The world asks: will Colorado shooting nudge Americans on gun control?

The foreign press tackles Americans' confusion on mass shootings

John Dyer By John Dyer

Pallbearers carry the casket of Aurora, Colorado massacre victim Micayla Medek on July 26, 2012. (Reuters/Rick Wilking)

Sometimes it takes an outsider to see things clearly. In the case of the shootings in Aurora, Colorado, the foreign press this week did an excellent job of reporting on the incident without the overwrought pathos that often muddles American coverage of American tragedies.

Unsurprisingly, many foreign articles on the shootings focus on the prevalence of guns and the lack of gun control that makes the United States unique among developed countries.

The Globe and Mail of Canada notes that, ironically, President Barack Obama and presumptive Republican presidential candidate Mitt Romney are scheduled in the fall to face off in a nationally televised debate at the University of Denver, a 10-minute drive from the theater where the massacre occurred last week and a 15-minute drive from Littleton, site of the 1999 Columbine High School massacre.

The paper highlights how after the incident both Obama and Romney called for stricter enforcement of existing gun control laws, an essentially useless policy given that nobody had the power to stop the shooter from assembling most of his arsenal in the weeks prior to the attack:

In fact, police say, James Holmes, 24, purchased all his weapons legally, passing background checks which – in Colorado – require that a person not have a criminal record or be certified insane or an admitted drug addict. Mr. Holmes, also legally, purchased 6,000 rounds of ammunition. However, the bombs and booby traps in his apartment were likely illegal and he didn’t possess a “concealed carry” permit entitling him to hide his handgun as he walked around.

In a separate story, The Globe and Mail asks Canadian expats living in the U.S. what they think of American attitude towards guns. One interviewee, Kieran Edling, a Toronto native studying in Philadelphia, Pennsylvania, summed up the American ambivalence towards the issue nicely:

Philadelphia consistently has one of the highest homicide and gun crime rates in the country…Aside from what’s causing the gun violence here, efforts to write smarter gun control laws here get stifled by the state. Outside of Philadelphia and Pittsburgh, Pennsylvania is a very rural state and people love their guns. The “culture war” theme recurs.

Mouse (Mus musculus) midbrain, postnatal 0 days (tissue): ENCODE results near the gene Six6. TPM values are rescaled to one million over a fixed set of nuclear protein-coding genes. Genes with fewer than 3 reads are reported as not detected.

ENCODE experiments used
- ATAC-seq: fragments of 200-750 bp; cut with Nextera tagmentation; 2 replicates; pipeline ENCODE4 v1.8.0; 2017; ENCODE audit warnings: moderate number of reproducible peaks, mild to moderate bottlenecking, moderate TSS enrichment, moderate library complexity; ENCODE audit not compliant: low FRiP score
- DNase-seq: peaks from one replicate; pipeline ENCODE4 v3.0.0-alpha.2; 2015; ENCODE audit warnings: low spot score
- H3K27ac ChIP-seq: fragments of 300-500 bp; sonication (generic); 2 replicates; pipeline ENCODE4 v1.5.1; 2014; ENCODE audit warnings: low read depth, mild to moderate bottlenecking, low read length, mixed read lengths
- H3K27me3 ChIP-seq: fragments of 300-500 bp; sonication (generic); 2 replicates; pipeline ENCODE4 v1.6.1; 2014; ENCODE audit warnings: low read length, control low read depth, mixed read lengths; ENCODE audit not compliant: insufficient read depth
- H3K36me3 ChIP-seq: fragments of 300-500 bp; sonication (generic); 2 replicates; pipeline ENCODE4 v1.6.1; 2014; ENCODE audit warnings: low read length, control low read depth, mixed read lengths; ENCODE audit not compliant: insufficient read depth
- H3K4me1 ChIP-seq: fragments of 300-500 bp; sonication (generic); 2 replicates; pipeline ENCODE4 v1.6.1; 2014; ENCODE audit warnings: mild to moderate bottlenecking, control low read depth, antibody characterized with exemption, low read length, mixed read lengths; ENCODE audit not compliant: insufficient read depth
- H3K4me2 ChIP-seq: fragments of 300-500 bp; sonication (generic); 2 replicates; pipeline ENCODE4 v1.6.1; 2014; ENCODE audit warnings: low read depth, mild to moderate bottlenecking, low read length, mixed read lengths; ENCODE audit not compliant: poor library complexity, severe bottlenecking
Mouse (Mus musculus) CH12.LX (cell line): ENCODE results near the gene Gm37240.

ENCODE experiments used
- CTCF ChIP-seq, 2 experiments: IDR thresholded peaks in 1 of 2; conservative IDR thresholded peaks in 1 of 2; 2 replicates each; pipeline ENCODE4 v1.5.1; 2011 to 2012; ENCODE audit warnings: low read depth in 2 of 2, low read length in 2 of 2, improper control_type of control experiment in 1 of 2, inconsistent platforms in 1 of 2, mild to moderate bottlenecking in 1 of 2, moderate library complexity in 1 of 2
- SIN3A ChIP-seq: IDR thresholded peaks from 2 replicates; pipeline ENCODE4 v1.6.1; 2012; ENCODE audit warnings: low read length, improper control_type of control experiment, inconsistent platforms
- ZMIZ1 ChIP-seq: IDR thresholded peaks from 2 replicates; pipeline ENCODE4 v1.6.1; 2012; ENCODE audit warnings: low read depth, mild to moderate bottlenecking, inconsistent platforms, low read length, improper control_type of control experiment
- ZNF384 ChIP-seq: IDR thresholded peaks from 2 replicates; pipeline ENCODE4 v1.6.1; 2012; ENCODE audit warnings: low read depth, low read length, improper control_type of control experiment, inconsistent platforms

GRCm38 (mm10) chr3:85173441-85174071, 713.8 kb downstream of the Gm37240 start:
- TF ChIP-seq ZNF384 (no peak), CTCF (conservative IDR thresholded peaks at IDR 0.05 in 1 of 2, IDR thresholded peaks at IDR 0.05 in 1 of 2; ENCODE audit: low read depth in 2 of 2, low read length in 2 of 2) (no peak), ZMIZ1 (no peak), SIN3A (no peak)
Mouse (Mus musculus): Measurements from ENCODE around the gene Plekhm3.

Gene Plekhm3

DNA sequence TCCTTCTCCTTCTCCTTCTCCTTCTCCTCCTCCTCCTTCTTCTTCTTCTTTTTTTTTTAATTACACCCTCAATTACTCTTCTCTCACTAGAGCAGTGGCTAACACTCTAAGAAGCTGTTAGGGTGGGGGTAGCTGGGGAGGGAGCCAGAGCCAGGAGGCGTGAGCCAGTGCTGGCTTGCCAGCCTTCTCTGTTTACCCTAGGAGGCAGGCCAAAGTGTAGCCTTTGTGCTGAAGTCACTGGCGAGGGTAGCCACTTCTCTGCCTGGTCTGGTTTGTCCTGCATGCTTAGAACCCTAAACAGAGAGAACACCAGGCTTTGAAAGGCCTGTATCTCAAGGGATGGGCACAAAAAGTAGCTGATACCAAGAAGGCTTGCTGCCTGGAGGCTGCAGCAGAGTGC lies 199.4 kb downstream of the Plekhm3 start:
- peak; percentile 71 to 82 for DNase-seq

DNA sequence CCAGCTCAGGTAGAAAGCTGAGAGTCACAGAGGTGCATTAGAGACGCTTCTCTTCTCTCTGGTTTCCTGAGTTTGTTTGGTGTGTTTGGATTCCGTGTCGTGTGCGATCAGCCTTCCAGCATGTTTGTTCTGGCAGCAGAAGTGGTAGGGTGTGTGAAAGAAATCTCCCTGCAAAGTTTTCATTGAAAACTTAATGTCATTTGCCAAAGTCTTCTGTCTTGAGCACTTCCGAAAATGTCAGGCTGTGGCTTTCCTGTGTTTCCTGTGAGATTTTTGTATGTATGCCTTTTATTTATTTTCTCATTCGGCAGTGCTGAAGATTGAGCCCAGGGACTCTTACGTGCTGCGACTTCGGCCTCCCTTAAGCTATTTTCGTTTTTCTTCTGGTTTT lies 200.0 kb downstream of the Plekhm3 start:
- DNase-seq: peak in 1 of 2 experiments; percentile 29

Denial

Policy paralysis isn’t the only American response to shooting sprees. Pakistan’s Dawn.com put its finger on the denial that often rears its head when the American media seeks answers to why shooters decide to kill their neighbors.

“Although police told a court in Colorado on Monday that the killing ‘was a deliberative process by a very intelligent man who wanted to do this,’ most Americans are still struggling to understand why it happened,” the site reports. “The U.S. media are focusing on the suspect’s life, trying to find clues that could help them understand why this happened. So far they have not been very successful.”

Dawn.com relates how Holmes came from a good family, received a federal grant to study neuroscience, was an athlete rather than a loner in high school and otherwise seemed to have a bright future. “This obviously is not the profile of a mass murderer. So various media outlets are now trying to dig deeper,” the report says.

The newspaper lists the theories that attempt to explain Holmes’ crackup: U.S. gun culture, his love for violent Batman characters, etc. None satisfies, however. The implication is that Americans don’t want to admit they’ve got a problem with guns despite the fact that mass shootings have become a relatively common occurrence in recent years, like an alcoholic who denies he or she drinks too much after they lost their license to a DUI arrest.

Batman, hero of many faces

On the light side, amid the reports on the Aurora shooting, I came across this excellent review of “The Dark Knight Rises,” the move that was playing in the theater where the shootings occurred.

The Hindu writes that this latest Batman movie might put British-American director Christopher Nolan’s trilogy among the best in the history of cinema. It’s a big claim, but the newspaper applies some Jungian analysis to back up its assertion:

Not many trilogies have had the sense of clarity that Nolan has demonstrated with this perfect three-act story (though the filmmaker claims that he hadn’t planned the films in advance). The trilogy serves as a textbook example for Joseph Campbell’s theory of the hero’s journey popularly known as the Monomyth. If Batman Begins marked the hero’s ‘Departure,’ The Dark Knight served as an ‘Initiation’ for his transformation towards self-actualisation and [the movie] provided the perfect finale of the ‘Return’ when the hero becomes the ‘Master of Two Worlds’ and earns his ‘Freedom to Live’.

It’s a reminder that the U.S. culture, despite its warts, still provides an example to the world, even when that example involves a man dressed like a bat.